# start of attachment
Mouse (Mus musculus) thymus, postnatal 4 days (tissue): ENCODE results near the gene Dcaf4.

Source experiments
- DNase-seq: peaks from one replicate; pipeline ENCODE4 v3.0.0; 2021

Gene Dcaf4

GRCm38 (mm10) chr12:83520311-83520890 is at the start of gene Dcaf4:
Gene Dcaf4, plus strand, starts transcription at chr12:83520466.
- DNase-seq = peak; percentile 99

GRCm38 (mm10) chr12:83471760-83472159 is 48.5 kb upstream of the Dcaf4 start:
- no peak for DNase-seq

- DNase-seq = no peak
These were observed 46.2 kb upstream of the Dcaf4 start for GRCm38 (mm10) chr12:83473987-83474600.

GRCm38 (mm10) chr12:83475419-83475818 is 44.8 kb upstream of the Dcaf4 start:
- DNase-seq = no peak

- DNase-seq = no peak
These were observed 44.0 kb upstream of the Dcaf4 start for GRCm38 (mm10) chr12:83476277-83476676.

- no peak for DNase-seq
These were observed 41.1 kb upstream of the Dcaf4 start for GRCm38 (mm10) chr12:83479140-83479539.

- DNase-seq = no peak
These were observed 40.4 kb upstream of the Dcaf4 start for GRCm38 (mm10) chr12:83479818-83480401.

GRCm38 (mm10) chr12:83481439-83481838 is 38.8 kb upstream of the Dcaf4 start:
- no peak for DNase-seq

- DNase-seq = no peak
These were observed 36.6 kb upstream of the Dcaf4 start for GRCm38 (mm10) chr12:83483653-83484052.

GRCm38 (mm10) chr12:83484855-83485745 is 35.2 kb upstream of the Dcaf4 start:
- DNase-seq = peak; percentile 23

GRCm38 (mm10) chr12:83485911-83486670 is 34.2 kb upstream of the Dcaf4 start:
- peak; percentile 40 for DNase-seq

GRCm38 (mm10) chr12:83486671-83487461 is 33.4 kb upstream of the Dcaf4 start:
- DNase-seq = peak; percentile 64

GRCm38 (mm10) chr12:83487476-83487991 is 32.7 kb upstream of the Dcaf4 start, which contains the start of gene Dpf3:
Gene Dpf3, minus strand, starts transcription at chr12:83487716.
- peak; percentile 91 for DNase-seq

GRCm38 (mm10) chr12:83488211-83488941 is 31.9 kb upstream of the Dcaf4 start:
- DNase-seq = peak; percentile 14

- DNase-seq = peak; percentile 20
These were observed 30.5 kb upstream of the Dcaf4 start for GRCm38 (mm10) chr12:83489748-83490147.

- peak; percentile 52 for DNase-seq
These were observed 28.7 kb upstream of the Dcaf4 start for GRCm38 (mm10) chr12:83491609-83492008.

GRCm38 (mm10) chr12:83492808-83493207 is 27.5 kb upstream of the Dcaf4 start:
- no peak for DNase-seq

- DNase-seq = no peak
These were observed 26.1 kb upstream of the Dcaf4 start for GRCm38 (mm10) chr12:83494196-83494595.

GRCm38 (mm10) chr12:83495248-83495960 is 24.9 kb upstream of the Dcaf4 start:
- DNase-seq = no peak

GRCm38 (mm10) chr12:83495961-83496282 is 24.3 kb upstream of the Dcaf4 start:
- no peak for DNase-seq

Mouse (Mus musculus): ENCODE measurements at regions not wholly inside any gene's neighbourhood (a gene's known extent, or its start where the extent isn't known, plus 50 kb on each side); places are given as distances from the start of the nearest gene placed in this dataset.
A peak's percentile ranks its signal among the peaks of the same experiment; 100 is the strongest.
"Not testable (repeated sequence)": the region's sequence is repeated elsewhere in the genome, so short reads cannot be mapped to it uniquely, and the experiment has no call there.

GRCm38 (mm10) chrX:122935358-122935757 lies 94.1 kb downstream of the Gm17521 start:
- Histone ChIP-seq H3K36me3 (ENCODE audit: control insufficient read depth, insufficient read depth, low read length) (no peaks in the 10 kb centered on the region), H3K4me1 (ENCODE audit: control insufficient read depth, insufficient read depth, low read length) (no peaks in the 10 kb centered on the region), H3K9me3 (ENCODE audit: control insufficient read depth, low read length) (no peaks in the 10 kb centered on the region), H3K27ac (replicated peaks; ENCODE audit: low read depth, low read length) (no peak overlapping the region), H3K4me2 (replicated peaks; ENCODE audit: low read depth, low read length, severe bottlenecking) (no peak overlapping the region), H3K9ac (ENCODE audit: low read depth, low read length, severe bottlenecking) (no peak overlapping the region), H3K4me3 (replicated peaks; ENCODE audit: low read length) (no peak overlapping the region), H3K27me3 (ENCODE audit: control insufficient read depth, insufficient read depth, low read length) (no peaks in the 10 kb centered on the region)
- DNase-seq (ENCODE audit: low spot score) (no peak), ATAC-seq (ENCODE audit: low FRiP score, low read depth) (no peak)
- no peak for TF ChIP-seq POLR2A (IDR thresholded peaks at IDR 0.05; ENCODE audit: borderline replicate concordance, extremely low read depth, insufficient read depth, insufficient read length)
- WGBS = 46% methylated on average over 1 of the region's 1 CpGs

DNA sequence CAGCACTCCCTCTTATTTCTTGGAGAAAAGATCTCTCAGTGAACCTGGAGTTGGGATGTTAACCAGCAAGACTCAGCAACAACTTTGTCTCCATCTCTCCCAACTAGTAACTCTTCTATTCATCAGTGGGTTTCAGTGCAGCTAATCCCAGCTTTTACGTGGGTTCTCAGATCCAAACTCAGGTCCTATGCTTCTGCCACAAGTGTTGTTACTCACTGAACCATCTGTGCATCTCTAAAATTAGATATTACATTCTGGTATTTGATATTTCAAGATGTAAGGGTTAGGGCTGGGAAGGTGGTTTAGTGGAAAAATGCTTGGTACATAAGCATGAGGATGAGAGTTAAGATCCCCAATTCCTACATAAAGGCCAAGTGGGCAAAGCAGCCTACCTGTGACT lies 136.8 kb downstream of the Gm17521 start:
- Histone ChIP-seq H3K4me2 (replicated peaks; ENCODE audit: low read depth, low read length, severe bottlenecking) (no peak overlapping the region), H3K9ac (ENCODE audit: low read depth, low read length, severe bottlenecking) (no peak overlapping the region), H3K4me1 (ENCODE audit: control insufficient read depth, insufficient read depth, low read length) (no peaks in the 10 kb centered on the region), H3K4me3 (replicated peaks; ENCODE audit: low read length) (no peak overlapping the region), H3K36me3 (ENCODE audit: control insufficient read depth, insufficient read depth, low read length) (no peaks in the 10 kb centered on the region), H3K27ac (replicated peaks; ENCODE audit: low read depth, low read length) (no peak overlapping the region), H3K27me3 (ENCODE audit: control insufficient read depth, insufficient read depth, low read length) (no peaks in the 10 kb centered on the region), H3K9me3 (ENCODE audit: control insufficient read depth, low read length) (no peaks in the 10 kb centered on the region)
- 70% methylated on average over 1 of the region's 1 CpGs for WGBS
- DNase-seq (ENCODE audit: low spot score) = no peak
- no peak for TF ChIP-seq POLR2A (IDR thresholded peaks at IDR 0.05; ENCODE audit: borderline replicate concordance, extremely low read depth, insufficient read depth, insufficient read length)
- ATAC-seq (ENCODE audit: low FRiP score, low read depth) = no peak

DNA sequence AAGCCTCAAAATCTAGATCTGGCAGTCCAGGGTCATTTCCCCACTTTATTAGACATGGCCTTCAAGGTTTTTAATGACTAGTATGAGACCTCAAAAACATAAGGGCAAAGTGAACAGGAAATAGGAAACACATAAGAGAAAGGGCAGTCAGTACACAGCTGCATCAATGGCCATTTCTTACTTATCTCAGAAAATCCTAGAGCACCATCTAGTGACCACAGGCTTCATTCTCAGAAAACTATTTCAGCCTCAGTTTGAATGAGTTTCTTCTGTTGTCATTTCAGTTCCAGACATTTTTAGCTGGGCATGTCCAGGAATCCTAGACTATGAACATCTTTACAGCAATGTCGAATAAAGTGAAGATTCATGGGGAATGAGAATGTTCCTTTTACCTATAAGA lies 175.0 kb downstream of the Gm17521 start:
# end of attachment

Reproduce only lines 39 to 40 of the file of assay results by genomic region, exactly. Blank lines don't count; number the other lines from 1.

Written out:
GRCm38 (mm10) chr12:83492808-83493207 is 27.5 kb upstream of the Dcaf4 start:
- no peak for DNase-seq